a member of a medical society, and not only a Kansas Medical Journal,

member in name but an active member, conEditorial Committee :

tributing what he can in the way of new facts, W. L SCHENCK, M. 1)., Osage City, Kas.

new theories, methods of treatment, and placJ. E. MINNEY, M. 1)., Topeka, Kas. S. G, STEWART, M, D., Topeka Kansas.

ing them before the society for criticism. To

belong to the State Medical Society should be TOPEKA, KANSAS, JANUARY, 1890. the resolve of every regular physician in the

state; but more important is it to be a workA Happy New Year.

ing member of the local society, with the

monthly or semi-monthly meetings, where Again the holidays, with all their kindly medical questions are discussed in a scientific greetings and good cheer are with us. We manner; where the missing links of importof The KANSAS MEDICAL JOURNAL, with the ant facts are often found that complete the rest of mankind, are filled with joy, and send chain of evidence; and not less important, greeting to the world in general, and the med- perhaps, is the social feature of the medical ical profession in particular.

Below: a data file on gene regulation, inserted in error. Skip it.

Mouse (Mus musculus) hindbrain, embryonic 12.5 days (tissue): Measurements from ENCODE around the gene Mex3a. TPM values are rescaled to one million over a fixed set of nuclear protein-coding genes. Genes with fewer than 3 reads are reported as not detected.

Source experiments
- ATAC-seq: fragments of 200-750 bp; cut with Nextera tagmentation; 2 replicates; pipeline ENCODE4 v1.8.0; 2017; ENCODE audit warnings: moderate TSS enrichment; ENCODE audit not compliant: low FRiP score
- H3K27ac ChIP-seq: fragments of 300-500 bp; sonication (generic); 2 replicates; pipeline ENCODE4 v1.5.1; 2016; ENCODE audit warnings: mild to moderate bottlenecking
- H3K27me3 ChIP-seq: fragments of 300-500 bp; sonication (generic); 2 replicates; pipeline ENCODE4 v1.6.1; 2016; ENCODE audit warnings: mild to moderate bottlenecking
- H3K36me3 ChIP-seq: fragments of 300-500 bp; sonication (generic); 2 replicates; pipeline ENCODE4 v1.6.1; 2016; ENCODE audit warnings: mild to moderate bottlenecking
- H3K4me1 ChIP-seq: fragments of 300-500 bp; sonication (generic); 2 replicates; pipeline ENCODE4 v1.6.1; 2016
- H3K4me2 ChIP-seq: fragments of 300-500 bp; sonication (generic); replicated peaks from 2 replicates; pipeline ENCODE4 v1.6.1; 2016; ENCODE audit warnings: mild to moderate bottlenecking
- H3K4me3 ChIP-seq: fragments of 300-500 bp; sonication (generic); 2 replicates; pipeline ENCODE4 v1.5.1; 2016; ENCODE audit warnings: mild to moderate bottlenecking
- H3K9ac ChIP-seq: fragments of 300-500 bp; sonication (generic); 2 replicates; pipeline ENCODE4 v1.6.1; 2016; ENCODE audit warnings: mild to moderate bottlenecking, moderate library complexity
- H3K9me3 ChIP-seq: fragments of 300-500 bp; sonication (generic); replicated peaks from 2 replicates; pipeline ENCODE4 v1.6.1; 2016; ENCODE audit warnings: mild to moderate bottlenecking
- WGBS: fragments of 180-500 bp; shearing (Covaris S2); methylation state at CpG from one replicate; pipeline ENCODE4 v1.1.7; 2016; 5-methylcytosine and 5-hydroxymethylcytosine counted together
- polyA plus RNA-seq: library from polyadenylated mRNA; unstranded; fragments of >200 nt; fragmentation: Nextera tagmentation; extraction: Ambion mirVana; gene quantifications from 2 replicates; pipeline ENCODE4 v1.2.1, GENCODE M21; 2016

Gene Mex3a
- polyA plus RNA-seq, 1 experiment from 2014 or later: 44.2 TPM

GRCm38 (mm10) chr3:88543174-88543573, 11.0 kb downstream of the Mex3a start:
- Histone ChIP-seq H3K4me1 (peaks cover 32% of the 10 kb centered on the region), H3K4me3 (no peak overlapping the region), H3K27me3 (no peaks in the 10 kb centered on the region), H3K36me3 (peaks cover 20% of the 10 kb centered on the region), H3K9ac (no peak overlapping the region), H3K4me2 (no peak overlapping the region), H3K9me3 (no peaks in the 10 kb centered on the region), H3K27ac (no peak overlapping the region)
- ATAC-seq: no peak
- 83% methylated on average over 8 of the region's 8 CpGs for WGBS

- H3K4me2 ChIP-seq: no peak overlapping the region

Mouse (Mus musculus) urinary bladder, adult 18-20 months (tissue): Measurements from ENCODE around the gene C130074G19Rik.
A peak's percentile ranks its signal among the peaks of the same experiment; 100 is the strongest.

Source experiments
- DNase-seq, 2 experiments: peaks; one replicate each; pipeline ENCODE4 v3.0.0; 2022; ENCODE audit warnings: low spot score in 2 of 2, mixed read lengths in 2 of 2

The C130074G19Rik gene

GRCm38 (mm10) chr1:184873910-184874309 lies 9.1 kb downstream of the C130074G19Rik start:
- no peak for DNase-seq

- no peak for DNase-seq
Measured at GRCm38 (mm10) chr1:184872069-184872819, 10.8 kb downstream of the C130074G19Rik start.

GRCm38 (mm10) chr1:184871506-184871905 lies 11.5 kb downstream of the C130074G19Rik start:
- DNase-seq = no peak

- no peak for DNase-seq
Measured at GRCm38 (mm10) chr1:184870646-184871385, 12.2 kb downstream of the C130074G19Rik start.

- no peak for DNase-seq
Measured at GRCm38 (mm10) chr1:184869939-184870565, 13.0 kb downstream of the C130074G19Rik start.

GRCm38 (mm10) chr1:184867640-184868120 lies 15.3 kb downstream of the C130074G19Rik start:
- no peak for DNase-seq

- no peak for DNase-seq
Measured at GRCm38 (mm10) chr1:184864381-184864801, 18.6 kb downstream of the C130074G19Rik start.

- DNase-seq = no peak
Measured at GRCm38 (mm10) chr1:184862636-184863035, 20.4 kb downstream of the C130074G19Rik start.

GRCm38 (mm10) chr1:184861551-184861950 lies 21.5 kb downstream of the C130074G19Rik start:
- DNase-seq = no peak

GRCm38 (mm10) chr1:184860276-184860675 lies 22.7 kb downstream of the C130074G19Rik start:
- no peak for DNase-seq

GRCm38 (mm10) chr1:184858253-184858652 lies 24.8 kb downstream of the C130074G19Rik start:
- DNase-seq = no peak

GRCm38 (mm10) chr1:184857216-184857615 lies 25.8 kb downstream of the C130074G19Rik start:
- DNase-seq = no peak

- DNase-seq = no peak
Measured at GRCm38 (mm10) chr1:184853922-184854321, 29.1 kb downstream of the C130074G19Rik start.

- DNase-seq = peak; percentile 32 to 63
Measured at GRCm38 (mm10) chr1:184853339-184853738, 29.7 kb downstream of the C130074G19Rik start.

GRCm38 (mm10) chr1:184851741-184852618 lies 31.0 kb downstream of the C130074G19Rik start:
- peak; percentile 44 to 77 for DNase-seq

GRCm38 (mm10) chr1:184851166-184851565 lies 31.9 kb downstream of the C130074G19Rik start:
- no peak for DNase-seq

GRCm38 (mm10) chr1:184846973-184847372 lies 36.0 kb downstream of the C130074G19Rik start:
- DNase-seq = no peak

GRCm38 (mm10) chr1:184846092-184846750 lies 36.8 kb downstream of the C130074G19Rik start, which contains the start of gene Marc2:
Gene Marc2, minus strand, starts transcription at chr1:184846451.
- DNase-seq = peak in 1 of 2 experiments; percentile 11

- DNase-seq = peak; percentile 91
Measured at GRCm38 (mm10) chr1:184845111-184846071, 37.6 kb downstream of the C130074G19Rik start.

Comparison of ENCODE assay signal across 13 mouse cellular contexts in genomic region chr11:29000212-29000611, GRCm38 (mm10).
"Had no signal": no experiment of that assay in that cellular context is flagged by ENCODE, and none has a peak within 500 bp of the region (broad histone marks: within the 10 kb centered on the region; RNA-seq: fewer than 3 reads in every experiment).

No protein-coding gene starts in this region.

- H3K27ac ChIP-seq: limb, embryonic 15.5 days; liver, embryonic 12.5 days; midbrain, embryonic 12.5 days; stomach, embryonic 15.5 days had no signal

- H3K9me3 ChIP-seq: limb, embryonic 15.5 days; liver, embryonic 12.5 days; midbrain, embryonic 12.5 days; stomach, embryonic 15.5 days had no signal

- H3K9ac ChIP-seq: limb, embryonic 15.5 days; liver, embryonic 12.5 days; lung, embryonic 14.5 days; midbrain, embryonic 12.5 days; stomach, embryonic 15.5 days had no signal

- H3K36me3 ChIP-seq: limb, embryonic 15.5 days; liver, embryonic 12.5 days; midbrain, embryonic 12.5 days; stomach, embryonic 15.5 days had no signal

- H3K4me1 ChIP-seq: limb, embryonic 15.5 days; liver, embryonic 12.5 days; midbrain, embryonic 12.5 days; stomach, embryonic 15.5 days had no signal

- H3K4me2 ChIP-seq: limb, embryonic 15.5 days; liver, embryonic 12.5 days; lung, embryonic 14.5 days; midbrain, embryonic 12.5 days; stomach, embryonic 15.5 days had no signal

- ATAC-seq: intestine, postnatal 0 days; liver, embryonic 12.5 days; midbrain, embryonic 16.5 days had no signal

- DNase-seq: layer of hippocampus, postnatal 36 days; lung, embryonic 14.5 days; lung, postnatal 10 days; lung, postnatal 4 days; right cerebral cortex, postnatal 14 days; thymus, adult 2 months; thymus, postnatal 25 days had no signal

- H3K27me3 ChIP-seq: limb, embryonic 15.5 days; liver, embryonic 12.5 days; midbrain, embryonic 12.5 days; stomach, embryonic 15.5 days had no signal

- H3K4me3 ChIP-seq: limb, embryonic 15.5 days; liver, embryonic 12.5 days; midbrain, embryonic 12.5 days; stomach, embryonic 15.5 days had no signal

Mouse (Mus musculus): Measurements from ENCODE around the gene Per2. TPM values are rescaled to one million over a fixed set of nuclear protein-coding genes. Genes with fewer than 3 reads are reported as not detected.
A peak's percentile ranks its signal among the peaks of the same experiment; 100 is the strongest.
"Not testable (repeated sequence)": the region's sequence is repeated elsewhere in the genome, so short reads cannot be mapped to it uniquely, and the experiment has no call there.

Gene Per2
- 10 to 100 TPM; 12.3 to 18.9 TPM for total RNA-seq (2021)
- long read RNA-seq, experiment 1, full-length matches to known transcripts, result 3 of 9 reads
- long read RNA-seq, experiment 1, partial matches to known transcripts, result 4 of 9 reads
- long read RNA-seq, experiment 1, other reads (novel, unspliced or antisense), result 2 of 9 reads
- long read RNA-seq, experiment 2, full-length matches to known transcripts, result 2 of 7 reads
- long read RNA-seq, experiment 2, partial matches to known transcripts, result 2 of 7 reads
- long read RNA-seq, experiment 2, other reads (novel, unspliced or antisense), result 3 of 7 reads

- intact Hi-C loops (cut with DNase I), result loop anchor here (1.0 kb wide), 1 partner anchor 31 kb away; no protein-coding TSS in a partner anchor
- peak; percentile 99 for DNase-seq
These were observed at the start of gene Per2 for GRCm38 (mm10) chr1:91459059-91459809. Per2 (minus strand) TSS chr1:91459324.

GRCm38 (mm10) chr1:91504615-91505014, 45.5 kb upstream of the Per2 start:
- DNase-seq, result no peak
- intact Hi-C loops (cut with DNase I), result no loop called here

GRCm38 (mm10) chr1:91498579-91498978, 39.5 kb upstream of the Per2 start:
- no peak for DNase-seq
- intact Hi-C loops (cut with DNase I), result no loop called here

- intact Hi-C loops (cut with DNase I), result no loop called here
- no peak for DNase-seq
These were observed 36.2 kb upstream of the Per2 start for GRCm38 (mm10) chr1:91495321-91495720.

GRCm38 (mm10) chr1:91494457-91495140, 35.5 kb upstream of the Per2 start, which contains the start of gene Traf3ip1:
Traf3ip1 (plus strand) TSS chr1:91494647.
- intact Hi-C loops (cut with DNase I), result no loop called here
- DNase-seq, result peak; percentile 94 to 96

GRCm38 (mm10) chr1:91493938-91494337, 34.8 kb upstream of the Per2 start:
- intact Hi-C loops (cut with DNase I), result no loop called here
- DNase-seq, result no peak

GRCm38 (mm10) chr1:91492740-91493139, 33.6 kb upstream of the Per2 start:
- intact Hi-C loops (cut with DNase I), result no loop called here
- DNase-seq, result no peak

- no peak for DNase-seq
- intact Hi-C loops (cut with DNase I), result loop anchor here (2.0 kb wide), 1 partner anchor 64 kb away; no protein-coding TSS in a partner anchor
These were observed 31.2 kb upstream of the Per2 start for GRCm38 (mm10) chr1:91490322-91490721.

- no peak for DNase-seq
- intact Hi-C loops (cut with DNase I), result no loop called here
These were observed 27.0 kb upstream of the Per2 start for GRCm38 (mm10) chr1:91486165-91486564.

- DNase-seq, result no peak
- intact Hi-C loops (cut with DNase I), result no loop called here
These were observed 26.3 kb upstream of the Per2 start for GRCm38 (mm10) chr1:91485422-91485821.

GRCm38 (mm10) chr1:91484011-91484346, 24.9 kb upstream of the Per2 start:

society. We have not traveled far on our journalistic

Those physicians who are active workers pilgrimage; we are in the heyday of youth; in the medical society, are comparatively free

us the prospect is bright; we look to the from the asperities and jealousies that are the future with hopeful hearts; the achievements torment of the “Doctor gone to seed;" that of those gone before inspire us with confi- is, the physician whose opportunity to be a dence.

In our short history as a medical worker in the medical society is neglected ; journal we have nothing to regret, but have who is never known to read a paper or report to congratulate ourselves at the measure of a case; who shuns the society as though it success that has been ours through the gener